The Fitzroy Storm Glass is a sealed glass container filled with a liquid which responds to changes in the weather, allowing the observer to forecast the possibility of storms, snow, wind, rain or clear skies.
This specific mixture was developed by Admiral Robert FitzRoy and was used on his voyage with Charles Darwin on the HMS Beagle.
In 1859, violent storms struck the British Isles. In response, the British Crown distributed storm glasses, then known as Fitzroy's Storm Barometers to many small fishing communities around the British Isles that were to be consulted by ships at port before setting sail.
This functional and eye-catching device is not only a great way to predict the weather, but a piece of history anyone would be proud to have in their home. This amazing weather forecasting device is perfect for the budding meteorologist!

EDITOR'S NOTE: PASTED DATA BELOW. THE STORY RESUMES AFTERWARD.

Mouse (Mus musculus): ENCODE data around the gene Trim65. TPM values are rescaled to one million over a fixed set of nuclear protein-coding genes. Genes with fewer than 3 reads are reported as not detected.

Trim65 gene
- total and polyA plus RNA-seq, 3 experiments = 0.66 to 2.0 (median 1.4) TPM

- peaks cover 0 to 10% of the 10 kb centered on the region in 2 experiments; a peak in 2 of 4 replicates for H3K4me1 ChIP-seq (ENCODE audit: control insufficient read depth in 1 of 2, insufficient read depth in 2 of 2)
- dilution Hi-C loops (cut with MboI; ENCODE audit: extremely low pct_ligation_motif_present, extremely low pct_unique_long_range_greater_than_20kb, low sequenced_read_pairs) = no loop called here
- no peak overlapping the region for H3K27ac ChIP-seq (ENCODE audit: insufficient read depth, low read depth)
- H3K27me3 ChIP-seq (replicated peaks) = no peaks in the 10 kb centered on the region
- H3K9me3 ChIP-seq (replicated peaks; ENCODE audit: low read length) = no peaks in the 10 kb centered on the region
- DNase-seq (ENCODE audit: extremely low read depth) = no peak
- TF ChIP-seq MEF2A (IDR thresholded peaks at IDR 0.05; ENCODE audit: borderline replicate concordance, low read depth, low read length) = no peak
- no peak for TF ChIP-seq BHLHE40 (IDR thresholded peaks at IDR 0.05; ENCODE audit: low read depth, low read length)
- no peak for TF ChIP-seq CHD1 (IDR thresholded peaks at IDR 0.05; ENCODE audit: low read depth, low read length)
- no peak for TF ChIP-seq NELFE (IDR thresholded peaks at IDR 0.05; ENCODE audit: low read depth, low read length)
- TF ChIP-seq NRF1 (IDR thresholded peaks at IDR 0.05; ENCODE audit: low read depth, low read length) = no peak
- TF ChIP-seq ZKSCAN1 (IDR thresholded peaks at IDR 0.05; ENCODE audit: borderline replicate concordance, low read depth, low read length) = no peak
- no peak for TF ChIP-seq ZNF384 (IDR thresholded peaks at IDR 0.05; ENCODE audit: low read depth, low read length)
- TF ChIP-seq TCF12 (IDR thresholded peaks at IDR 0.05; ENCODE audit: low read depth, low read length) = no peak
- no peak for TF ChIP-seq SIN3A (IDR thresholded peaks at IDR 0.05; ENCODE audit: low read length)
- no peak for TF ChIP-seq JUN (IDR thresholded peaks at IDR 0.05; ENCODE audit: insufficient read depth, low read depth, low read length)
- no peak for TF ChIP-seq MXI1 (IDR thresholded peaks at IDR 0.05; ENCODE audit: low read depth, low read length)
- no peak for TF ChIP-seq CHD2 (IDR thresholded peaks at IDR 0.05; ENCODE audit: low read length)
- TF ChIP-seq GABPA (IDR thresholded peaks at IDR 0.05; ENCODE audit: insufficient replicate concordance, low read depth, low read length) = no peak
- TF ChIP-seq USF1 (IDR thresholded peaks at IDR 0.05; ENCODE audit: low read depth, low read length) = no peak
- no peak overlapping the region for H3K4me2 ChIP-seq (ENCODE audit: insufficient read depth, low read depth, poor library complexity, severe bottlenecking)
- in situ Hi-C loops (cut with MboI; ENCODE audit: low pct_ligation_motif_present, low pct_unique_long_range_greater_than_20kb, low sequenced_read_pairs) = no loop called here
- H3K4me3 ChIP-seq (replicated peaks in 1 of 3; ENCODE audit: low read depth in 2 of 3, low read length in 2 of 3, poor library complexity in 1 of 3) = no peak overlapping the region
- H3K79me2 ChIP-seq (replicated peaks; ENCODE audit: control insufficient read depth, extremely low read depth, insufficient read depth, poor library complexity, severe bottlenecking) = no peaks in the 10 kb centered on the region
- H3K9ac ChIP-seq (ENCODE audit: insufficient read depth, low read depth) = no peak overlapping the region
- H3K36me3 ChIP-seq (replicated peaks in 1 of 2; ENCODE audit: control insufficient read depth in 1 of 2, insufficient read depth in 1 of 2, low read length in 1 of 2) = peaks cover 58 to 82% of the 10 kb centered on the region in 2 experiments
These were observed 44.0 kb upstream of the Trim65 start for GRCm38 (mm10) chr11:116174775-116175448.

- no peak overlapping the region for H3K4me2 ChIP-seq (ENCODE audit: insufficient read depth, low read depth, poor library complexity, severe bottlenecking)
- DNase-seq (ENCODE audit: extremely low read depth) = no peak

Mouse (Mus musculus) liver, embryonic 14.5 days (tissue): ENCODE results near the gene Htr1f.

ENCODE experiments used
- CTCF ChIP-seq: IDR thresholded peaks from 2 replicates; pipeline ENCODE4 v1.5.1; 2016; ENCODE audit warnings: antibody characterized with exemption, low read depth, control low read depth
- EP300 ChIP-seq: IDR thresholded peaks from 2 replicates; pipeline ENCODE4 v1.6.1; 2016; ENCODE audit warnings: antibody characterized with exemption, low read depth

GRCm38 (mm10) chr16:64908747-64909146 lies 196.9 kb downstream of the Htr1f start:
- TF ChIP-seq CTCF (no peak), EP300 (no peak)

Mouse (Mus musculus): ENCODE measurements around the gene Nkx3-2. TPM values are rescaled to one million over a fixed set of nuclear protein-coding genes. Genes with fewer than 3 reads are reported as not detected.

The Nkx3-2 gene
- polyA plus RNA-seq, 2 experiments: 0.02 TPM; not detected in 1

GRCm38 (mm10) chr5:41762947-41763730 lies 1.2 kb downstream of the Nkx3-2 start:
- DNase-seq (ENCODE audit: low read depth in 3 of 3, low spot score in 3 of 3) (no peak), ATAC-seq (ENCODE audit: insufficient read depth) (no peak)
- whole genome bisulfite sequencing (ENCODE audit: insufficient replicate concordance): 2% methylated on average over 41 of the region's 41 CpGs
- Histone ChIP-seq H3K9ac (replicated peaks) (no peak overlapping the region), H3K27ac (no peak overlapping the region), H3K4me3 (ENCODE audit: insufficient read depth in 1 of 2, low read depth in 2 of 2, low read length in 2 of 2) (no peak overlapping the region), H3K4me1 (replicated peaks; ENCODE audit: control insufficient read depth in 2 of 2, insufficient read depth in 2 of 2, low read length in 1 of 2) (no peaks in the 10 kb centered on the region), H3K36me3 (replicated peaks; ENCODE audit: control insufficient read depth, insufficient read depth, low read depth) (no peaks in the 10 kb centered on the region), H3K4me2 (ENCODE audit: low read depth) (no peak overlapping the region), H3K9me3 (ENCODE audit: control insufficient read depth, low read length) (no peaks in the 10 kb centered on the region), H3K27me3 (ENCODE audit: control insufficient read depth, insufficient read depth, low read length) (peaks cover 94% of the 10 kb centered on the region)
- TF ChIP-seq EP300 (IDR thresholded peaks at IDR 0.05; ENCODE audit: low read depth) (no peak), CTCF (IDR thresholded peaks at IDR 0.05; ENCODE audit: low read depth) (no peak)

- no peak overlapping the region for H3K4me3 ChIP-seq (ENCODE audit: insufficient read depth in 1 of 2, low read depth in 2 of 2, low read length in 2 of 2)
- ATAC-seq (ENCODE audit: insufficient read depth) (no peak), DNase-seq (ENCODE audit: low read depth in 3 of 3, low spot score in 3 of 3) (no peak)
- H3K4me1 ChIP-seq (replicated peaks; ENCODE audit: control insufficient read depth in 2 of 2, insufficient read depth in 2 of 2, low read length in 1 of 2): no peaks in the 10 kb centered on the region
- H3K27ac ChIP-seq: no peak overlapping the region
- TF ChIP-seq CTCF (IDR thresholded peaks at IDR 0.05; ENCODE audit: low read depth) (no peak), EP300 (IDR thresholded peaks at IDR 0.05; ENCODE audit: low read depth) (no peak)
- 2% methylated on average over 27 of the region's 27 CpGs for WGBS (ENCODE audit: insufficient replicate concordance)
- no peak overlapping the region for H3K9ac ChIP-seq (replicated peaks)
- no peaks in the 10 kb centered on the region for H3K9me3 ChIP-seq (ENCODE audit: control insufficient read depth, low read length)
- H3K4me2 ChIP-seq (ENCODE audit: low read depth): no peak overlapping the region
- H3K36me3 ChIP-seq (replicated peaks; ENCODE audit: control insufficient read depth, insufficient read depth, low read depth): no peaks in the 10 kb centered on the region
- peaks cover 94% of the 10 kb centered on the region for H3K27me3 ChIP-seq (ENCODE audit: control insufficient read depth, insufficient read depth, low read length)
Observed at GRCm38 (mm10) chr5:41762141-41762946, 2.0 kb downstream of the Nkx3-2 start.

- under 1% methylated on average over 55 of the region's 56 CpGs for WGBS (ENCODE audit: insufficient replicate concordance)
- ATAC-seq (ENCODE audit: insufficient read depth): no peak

- If the liquid in the glass is clear, the weather will be bright and clear.
- If the liquid is cloudy, the weather will be cloudy as well, perhaps with precipitation.
- If there are small dots in the liquid, humid or foggy weather can be expected.
- A cloudy glass with small stars indicates thunderstorms.
- If the liquid contains small stars on sunny winter days, then snow is coming.
- If there are large flakes throughout the liquid, it will be overcast in temperate seasons or snowy in the winter.
- If there are crystals at the bottom, this indicates frost.
- If there are threads near the top, it will be windy.